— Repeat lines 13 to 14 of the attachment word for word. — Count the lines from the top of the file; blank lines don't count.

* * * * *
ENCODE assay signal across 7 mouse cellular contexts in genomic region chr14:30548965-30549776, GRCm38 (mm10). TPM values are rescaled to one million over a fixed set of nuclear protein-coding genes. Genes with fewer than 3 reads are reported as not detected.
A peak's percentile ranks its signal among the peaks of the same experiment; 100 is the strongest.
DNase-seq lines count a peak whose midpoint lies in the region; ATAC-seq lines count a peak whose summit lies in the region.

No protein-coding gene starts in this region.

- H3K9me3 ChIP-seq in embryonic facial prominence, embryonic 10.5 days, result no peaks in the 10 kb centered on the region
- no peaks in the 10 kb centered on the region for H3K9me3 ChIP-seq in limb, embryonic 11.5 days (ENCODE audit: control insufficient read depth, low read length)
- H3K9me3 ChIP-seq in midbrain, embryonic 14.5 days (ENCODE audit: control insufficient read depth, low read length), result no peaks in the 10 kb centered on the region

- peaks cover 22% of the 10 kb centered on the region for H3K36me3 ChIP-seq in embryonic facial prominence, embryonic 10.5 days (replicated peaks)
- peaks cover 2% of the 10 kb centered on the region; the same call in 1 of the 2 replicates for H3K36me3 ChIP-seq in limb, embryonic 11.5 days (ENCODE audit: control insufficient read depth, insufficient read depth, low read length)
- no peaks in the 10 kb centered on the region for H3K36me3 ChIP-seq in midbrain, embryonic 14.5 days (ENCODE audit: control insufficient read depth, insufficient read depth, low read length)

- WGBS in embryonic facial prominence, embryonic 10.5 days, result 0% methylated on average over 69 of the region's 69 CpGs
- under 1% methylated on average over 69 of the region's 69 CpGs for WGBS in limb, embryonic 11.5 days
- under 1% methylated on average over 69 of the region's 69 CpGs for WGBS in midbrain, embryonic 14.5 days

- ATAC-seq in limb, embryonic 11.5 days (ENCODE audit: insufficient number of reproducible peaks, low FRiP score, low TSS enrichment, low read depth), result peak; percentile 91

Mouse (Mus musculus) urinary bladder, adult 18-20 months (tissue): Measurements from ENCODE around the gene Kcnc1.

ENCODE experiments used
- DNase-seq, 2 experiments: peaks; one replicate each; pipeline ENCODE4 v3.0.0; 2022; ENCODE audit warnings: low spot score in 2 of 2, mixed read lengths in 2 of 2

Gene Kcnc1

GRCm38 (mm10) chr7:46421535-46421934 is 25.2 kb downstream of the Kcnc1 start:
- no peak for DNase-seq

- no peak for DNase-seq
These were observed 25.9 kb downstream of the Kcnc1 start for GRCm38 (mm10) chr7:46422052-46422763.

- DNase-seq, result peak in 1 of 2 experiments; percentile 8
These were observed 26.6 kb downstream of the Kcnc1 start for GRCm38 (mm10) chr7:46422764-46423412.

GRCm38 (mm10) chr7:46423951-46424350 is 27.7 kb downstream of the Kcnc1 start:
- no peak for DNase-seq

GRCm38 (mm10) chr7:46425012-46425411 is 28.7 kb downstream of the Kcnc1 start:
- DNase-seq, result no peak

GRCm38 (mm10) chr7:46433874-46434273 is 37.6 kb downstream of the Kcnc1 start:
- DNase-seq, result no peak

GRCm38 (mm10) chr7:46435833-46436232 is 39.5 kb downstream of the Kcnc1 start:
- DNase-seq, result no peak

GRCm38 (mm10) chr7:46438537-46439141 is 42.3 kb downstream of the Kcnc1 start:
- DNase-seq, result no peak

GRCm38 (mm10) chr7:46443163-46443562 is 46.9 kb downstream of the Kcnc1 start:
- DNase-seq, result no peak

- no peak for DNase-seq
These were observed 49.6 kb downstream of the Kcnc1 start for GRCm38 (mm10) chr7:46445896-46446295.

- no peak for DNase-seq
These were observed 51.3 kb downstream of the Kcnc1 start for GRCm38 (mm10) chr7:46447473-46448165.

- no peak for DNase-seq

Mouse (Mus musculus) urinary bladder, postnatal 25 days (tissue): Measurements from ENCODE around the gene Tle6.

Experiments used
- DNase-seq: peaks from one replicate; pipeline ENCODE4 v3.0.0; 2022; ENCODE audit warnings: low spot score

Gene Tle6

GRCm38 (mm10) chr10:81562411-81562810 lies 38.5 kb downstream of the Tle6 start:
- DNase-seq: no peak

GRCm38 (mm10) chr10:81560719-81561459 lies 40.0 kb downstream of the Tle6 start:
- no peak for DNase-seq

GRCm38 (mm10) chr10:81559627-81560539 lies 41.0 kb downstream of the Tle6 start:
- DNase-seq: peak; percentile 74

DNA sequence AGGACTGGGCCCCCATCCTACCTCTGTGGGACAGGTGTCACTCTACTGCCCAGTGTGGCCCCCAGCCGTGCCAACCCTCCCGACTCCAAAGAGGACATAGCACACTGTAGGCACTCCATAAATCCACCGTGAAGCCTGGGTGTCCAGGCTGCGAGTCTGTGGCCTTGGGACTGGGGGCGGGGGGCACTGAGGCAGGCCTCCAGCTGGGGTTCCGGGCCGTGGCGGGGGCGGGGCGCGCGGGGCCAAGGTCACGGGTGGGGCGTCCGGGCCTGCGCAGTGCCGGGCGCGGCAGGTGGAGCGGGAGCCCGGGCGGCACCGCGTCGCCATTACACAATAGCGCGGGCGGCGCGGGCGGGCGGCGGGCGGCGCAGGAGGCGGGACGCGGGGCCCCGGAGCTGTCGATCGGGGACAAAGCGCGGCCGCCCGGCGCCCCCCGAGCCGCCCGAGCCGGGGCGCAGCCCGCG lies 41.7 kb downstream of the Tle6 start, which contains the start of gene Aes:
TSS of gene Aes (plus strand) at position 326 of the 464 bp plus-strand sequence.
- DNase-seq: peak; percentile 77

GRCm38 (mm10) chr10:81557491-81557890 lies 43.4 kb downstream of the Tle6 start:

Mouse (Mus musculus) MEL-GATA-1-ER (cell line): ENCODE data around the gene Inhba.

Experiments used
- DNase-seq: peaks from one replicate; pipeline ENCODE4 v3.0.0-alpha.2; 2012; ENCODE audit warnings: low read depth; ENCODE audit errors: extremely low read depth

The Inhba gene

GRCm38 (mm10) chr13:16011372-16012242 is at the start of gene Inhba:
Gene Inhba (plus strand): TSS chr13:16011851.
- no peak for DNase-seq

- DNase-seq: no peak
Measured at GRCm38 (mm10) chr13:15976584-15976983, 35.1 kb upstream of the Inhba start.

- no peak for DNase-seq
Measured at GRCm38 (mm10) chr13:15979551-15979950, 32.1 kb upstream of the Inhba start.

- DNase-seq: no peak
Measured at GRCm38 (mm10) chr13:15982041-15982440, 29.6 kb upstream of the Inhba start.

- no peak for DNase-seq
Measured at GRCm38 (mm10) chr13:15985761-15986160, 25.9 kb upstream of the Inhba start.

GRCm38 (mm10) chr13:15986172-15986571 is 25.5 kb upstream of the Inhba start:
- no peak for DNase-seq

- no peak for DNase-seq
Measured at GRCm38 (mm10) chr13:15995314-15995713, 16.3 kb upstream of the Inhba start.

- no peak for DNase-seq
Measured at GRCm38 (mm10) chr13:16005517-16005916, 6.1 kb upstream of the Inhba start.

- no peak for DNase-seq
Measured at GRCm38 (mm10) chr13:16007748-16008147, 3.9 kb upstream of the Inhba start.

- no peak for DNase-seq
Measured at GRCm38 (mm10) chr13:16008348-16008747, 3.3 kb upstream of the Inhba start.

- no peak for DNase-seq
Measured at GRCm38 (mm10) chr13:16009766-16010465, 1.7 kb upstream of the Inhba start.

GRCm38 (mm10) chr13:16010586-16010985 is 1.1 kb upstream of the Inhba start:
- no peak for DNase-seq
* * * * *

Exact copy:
- under 1% methylated on average over 69 of the region's 69 CpGs for WGBS in midbrain, embryonic 14.5 days

- ATAC-seq in limb, embryonic 11.5 days (ENCODE audit: insufficient number of reproducible peaks, low FRiP score, low TSS enrichment, low read depth), result peak; percentile 91